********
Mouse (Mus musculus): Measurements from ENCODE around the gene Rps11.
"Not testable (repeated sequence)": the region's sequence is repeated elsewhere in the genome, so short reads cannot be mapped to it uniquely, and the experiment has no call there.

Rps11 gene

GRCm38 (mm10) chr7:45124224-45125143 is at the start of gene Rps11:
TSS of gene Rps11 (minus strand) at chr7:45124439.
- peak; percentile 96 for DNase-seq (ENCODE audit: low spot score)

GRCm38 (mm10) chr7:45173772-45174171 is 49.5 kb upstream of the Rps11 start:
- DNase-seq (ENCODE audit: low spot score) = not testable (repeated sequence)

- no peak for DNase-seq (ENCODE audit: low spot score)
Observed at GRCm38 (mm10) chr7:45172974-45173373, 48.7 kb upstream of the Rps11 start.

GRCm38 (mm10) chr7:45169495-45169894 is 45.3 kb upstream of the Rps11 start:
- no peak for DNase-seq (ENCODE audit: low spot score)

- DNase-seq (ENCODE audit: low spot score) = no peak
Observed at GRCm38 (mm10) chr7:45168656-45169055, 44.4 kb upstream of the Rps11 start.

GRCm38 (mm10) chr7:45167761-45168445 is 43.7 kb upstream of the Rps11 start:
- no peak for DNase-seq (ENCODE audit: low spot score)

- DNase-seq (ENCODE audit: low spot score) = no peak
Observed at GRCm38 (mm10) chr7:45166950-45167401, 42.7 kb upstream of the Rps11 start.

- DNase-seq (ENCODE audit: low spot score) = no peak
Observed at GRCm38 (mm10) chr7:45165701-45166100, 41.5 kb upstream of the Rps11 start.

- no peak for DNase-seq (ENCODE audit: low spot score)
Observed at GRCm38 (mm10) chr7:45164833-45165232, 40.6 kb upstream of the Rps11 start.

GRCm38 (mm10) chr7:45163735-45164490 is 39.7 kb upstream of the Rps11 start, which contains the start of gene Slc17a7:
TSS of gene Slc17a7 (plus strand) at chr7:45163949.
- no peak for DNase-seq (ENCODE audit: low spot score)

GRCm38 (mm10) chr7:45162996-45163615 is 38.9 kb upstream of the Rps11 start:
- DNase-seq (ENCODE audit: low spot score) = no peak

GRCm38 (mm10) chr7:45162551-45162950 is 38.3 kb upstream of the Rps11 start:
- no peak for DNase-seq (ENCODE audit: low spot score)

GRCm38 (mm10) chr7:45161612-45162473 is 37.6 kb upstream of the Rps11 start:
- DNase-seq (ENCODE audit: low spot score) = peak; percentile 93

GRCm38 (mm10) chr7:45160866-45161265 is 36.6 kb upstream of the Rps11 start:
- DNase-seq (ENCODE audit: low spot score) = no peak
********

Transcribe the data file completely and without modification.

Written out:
Mouse (Mus musculus): Measurements from ENCODE around the gene Rps11.
"Not testable (repeated sequence)": the region's sequence is repeated elsewhere in the genome, so short reads cannot be mapped to it uniquely, and the experiment has no call there.

Rps11 gene

GRCm38 (mm10) chr7:45124224-45125143 is at the start of gene Rps11:
TSS of gene Rps11 (minus strand) at chr7:45124439.
- peak; percentile 96 for DNase-seq (ENCODE audit: low spot score)

GRCm38 (mm10) chr7:45173772-45174171 is 49.5 kb upstream of the Rps11 start:
- DNase-seq (ENCODE audit: low spot score) = not testable (repeated sequence)

- no peak for DNase-seq (ENCODE audit: low spot score)
Observed at GRCm38 (mm10) chr7:45172974-45173373, 48.7 kb upstream of the Rps11 start.

GRCm38 (mm10) chr7:45169495-45169894 is 45.3 kb upstream of the Rps11 start:
- no peak for DNase-seq (ENCODE audit: low spot score)

- DNase-seq (ENCODE audit: low spot score) = no peak
Observed at GRCm38 (mm10) chr7:45168656-45169055, 44.4 kb upstream of the Rps11 start.

GRCm38 (mm10) chr7:45167761-45168445 is 43.7 kb upstream of the Rps11 start:
- no peak for DNase-seq (ENCODE audit: low spot score)

- DNase-seq (ENCODE audit: low spot score) = no peak
Observed at GRCm38 (mm10) chr7:45166950-45167401, 42.7 kb upstream of the Rps11 start.

- DNase-seq (ENCODE audit: low spot score) = no peak
Observed at GRCm38 (mm10) chr7:45165701-45166100, 41.5 kb upstream of the Rps11 start.

- no peak for DNase-seq (ENCODE audit: low spot score)
Observed at GRCm38 (mm10) chr7:45164833-45165232, 40.6 kb upstream of the Rps11 start.

GRCm38 (mm10) chr7:45163735-45164490 is 39.7 kb upstream of the Rps11 start, which contains the start of gene Slc17a7:
TSS of gene Slc17a7 (plus strand) at chr7:45163949.
- no peak for DNase-seq (ENCODE audit: low spot score)

GRCm38 (mm10) chr7:45162996-45163615 is 38.9 kb upstream of the Rps11 start:
- DNase-seq (ENCODE audit: low spot score) = no peak

GRCm38 (mm10) chr7:45162551-45162950 is 38.3 kb upstream of the Rps11 start:
- no peak for DNase-seq (ENCODE audit: low spot score)

GRCm38 (mm10) chr7:45161612-45162473 is 37.6 kb upstream of the Rps11 start:
- DNase-seq (ENCODE audit: low spot score) = peak; percentile 93

GRCm38 (mm10) chr7:45160866-45161265 is 36.6 kb upstream of the Rps11 start:
- DNase-seq (ENCODE audit: low spot score) = no peak